18. 18. Symbol Comprehension • Without understanding of the referent, the iconicity of the visual symbol may not affect his learning of its meaning ✴ The iconic symbol may appear just as meaningless as the arbitrary symbol until it is given meaning through its use Barton, A., Sevik, R. & Romski, M.. (2006). Exploring Visual-Graphic Symbol Acquisition by Preschool Age Children with Developmental and Language Delays. Augmentative and Alternative Communication,Vol 22(1), 10-20. Monday, February 3, 14
  19. 19. TM PECS & Symbol Comprehension • TM PECS Phase 3: Discrimination Training - Aims to teach icon discrimination skills given a limited field of choices Monday, February 3, 14
  20. 20. Picture Communication Books Rely on icon association/ understanding Monday, February 3, 14
  21. 21. A Dual Role for Symbols • Visual-graphic AAC icons themselves play a role in their acquisition • The message to represent an idea AND • The medium to achieve communication Sevcik, R. A., Romski, M. A., & Wilkinson, K. (1991). Roles of graphic symbols in the language acquisition process for persons with severe cognitive disabilities. Augmentative and Alternative Communication, 7, 161–170. Monday, February 3, 14
  22. 22. VIDEO • Core vocab teaching in ASD w/AAC Monday, February 3, 14
  23. 23. • How is her icon recognition? • How is she going to learn to use “Put” + “on” to request? Monday, February 3, 14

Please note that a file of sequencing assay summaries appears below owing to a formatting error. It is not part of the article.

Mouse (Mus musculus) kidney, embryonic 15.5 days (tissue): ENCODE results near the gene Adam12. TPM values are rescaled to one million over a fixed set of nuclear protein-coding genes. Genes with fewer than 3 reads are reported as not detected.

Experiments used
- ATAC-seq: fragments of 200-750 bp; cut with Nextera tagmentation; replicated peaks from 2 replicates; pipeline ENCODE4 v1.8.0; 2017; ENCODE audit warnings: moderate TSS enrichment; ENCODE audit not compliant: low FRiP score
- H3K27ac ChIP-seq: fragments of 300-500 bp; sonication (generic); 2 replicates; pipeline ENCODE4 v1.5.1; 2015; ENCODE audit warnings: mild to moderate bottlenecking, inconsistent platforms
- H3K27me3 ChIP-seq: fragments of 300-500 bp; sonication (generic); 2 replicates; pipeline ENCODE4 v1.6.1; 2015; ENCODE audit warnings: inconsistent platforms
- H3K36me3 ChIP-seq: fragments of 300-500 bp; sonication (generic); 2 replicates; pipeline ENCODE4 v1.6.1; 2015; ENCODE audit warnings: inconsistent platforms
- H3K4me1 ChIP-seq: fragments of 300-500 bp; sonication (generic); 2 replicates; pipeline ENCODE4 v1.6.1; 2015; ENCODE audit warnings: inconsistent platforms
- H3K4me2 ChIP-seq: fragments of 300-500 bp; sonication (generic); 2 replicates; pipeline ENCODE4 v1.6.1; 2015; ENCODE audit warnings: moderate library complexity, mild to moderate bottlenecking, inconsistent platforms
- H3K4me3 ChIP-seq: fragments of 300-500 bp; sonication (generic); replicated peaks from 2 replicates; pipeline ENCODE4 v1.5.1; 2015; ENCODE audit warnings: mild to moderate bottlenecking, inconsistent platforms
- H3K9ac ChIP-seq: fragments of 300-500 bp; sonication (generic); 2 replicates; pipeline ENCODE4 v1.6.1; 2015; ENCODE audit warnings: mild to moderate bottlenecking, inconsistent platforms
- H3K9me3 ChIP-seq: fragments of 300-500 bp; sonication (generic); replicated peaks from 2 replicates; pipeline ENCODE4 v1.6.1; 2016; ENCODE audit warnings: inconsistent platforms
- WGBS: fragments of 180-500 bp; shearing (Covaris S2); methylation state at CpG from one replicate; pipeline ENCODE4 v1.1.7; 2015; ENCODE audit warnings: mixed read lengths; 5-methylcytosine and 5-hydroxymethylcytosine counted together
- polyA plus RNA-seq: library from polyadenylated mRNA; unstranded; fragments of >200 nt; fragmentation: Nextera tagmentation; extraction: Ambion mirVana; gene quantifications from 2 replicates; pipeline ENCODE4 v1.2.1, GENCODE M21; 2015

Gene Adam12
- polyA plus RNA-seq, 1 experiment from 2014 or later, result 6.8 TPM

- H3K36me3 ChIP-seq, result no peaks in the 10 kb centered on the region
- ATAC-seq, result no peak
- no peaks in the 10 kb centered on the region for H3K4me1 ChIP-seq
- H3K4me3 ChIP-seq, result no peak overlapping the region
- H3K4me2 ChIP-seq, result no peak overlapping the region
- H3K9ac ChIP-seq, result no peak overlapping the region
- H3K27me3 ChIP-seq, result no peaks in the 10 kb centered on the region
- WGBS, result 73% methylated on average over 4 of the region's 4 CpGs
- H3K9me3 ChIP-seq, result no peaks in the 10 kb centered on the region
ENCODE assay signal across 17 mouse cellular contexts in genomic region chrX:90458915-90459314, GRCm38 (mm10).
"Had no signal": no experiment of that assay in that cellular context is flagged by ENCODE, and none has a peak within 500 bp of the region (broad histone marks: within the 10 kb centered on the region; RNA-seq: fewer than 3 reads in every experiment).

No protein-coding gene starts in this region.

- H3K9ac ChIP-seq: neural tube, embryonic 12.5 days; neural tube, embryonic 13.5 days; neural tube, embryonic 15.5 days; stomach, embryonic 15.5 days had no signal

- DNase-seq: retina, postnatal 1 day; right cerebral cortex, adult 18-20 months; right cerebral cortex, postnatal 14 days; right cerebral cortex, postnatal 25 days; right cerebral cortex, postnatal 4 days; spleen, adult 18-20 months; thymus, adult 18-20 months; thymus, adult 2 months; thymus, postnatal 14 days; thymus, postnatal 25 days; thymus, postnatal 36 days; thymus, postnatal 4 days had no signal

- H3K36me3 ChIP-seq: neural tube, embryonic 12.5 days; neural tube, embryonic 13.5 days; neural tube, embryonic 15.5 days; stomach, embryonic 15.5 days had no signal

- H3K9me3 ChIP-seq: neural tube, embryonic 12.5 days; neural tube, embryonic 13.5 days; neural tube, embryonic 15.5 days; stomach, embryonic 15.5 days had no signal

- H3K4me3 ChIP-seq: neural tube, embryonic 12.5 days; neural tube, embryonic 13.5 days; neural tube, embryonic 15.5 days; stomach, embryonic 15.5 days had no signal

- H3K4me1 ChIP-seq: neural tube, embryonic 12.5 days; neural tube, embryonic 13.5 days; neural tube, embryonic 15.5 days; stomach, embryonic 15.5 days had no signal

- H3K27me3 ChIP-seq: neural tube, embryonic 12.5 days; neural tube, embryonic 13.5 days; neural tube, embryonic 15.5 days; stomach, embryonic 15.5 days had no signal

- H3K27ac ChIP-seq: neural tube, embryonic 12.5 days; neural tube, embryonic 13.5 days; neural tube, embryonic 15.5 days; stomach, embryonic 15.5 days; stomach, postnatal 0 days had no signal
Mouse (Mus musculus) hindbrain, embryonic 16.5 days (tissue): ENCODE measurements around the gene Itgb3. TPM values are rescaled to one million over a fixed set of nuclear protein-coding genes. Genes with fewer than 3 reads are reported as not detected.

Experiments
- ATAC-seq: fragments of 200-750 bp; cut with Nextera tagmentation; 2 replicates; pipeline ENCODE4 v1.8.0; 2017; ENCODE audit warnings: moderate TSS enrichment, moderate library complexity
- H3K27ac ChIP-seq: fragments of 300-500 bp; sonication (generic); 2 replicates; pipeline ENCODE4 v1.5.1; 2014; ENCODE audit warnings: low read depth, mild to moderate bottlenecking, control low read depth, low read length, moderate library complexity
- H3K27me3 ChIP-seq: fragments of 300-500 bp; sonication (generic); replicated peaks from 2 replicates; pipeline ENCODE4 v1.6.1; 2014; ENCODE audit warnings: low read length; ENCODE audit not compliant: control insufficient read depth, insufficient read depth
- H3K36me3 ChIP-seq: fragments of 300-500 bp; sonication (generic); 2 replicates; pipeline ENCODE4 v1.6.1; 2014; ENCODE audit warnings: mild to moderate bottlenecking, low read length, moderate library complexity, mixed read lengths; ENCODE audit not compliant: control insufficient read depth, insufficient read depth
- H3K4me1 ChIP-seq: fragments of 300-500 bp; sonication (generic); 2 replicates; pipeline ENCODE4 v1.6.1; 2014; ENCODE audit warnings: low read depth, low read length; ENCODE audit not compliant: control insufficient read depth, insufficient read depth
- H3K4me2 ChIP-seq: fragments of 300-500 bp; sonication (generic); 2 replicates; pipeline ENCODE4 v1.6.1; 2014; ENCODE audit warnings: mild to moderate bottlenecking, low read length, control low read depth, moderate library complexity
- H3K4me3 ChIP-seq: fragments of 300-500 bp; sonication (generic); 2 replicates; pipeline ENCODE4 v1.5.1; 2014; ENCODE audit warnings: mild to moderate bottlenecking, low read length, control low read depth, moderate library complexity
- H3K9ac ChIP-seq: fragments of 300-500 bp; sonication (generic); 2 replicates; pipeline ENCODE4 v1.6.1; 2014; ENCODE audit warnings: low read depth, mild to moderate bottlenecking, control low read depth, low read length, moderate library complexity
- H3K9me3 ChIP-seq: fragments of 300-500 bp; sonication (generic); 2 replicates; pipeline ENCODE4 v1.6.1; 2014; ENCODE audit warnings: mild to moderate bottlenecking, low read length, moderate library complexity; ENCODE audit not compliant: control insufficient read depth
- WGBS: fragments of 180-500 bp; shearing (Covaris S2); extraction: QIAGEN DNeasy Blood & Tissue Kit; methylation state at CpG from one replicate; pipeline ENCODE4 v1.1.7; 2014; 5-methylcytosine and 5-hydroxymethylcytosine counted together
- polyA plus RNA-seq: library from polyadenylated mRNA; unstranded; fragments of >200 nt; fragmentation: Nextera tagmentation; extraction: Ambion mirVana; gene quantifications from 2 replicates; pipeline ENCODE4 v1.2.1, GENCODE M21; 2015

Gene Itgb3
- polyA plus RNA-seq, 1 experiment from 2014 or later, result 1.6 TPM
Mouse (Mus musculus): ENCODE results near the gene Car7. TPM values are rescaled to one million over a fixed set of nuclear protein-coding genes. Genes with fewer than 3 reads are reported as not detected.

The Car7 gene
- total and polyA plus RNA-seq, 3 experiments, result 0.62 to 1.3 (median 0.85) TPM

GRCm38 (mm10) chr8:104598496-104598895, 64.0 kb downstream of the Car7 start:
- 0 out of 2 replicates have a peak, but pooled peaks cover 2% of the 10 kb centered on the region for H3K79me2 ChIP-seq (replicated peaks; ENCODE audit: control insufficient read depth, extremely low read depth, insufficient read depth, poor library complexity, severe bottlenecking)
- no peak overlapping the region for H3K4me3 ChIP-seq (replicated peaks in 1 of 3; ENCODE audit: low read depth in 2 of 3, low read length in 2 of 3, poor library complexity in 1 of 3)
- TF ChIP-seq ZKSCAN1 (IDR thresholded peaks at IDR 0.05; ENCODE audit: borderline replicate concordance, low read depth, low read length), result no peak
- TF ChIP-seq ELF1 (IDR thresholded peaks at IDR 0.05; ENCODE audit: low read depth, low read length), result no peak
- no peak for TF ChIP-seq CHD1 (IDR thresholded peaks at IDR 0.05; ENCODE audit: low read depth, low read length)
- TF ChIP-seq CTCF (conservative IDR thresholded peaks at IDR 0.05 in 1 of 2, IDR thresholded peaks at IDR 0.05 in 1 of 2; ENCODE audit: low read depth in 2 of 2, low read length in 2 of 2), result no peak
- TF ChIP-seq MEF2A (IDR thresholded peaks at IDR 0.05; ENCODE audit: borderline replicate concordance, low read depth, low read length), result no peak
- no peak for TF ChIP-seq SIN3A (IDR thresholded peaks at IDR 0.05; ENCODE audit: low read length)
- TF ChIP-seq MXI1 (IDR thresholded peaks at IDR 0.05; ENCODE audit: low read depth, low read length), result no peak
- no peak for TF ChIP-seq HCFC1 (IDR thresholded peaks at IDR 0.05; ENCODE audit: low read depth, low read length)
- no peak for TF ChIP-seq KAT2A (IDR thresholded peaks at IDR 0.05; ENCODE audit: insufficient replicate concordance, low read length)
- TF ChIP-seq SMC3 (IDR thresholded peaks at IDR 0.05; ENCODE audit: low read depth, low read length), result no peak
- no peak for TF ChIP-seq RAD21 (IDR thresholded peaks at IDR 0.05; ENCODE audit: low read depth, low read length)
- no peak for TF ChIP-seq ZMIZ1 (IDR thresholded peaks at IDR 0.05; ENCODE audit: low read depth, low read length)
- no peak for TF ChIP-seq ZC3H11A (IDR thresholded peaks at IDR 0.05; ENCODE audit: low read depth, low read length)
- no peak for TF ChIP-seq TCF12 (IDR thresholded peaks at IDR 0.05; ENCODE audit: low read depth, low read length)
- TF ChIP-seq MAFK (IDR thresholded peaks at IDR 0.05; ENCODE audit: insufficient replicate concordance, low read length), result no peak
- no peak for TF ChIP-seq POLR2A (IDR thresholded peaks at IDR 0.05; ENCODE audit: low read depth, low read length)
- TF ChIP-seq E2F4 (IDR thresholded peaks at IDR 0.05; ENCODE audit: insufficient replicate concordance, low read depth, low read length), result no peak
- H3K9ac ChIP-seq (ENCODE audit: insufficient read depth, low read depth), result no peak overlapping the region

24. 24. Teaching AAC • HOW are we teaching this new language? In AAC: • Labeling? • Requesting? • Answering questions? • Scripted interaction? • Conversation? Monday, February 3, 14 • Icon recognition? • Verbal cues? • Motor patterns? • Gesture cues? • Visual cues?
  25. 25. So, how do we teach new movement patterns? Monday, February 3, 14
  26. 26. Model + Consequence $$$ What’s the pay off $$$$ Monday, February 3, 14
  27. 27. Visual Cues? Monday, February 3, 14
  28. 28. Physical Support for the Correct Movement Pattern PROMPT Monday, February 3, 14 TM
  29. 29. Practice! Practice! Practice! Daily Over time With support With meaningful consequences Monday, February 3, 14
  30. 30. Motor Skills in ASD • Various altered motor behaviors in autism: • • Slower repetitive hand movements • Reduced ability for rapidly alternating movements (diadochokinesis) Slower and less accurate manual dexterity Staples & Reid. (2010). Fundamental movement skills and autism spectrum disorders. Journal of Autism and Developmental Disorders,Vol 40(2), pp. 209-217. Monday, February 3, 14
  31. 31. Motor Skills in ASD 1. Implicit motor learning processes are relatively intact in autism * Gowen, E. & Hamilton, A. (2013). Motor Abilities in Autism: A Review Using a Computational Context. Journal of Autism and Developmental Disorders, Vol 43(2), pp 323-344. Monday, February 3, 14
  32. 32. Motor Skills in ASD 1. Implicit motor learning processes are relatively intact in autism 2. Reaction times improve to the level of NT subjects given repetition • Serial reaction time task (SRT) * Gowen, E. & Hamilton, A. (2013). Motor Abilities in Autism: A Review Using a Computational Context. Journal of Autism and Developmental Disorders, Vol 43(2), pp 323-344. Monday, February 3, 14
  33. 33. Serial Reaction Time Task Monday, February 3, 14
  34. 34. Monday, February 3, 14
  35. 35. Motor Skills in ASD 1. Implicit motor learning processes are relatively intact in autism 2. Reaction times improve to the level of NT subjects given repetition • Serial reaction time task (SRT) 3. Proprioceptive input may be more reliable than visual input when learning new motor patterns Gowen, E. & Hamilton, A. (2013). Motor Abilities in Autism: A Review Using a Computational Context. Journal of Autism and Developmental Disorders, Vol 43(2), pp 323-344. Monday, February 3, 14
  36. 36. Imagine...PECS Phase 1 • Learning the “give” efficiency with practice Monday, February 3, 14
  37. 37. Pick from the Right Monday, February 3, 14